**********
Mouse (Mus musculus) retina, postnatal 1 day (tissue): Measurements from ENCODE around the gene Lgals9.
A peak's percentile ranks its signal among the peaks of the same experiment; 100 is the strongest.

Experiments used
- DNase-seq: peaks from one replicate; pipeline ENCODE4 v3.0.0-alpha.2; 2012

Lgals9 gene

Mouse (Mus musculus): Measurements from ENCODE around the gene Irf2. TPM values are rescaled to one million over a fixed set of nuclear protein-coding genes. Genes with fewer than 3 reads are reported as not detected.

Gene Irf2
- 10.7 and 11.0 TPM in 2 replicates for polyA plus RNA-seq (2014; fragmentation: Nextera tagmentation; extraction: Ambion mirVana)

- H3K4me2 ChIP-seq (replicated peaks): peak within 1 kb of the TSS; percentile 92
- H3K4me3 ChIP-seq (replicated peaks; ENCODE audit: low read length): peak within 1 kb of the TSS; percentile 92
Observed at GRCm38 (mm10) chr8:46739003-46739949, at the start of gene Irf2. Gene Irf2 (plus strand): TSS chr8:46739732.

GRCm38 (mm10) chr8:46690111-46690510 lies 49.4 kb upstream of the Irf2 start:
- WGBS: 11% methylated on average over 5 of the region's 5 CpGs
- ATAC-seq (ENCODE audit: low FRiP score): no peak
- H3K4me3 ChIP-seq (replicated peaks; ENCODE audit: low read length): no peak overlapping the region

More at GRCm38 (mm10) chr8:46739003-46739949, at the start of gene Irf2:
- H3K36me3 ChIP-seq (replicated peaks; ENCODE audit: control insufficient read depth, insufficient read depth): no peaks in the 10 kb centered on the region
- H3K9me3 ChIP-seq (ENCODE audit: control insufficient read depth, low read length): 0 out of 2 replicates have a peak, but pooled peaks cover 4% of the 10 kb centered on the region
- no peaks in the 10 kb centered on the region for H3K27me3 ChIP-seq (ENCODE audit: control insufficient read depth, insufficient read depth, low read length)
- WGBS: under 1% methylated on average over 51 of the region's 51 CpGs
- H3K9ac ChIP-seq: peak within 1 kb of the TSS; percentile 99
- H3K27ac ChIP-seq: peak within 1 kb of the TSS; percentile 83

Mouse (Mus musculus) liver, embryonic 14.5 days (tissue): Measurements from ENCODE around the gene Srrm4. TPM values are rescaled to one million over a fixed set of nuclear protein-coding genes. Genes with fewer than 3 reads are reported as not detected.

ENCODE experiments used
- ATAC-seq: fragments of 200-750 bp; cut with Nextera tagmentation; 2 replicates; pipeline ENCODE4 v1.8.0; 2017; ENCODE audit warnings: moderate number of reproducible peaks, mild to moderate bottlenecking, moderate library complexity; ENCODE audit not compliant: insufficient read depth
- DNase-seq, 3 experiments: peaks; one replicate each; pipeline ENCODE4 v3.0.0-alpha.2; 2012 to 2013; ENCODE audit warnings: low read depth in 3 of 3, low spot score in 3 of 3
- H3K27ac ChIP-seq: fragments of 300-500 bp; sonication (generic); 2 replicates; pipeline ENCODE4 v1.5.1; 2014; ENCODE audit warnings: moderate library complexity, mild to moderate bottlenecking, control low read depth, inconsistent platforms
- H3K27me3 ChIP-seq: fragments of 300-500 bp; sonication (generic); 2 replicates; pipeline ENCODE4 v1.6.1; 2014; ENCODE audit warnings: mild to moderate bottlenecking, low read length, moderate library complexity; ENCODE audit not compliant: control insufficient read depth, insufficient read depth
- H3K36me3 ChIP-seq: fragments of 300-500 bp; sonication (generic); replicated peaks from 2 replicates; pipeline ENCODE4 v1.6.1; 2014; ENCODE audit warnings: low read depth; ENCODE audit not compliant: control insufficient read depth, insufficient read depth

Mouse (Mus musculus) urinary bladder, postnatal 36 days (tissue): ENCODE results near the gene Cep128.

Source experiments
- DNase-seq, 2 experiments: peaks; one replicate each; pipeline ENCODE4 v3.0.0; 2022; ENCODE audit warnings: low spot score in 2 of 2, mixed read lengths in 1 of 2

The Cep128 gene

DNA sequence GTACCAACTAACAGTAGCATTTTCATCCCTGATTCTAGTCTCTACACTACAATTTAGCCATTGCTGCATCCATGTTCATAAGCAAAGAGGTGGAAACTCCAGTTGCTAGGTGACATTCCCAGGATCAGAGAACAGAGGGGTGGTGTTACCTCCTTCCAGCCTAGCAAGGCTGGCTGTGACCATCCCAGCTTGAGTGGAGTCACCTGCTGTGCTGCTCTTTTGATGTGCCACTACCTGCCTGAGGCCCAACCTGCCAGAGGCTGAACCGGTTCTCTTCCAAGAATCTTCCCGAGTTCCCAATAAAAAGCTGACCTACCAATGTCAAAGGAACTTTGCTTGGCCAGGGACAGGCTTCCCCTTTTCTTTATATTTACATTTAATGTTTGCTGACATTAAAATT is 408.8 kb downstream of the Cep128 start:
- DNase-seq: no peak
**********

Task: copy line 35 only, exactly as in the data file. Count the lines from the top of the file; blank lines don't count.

- DNase-seq: no peak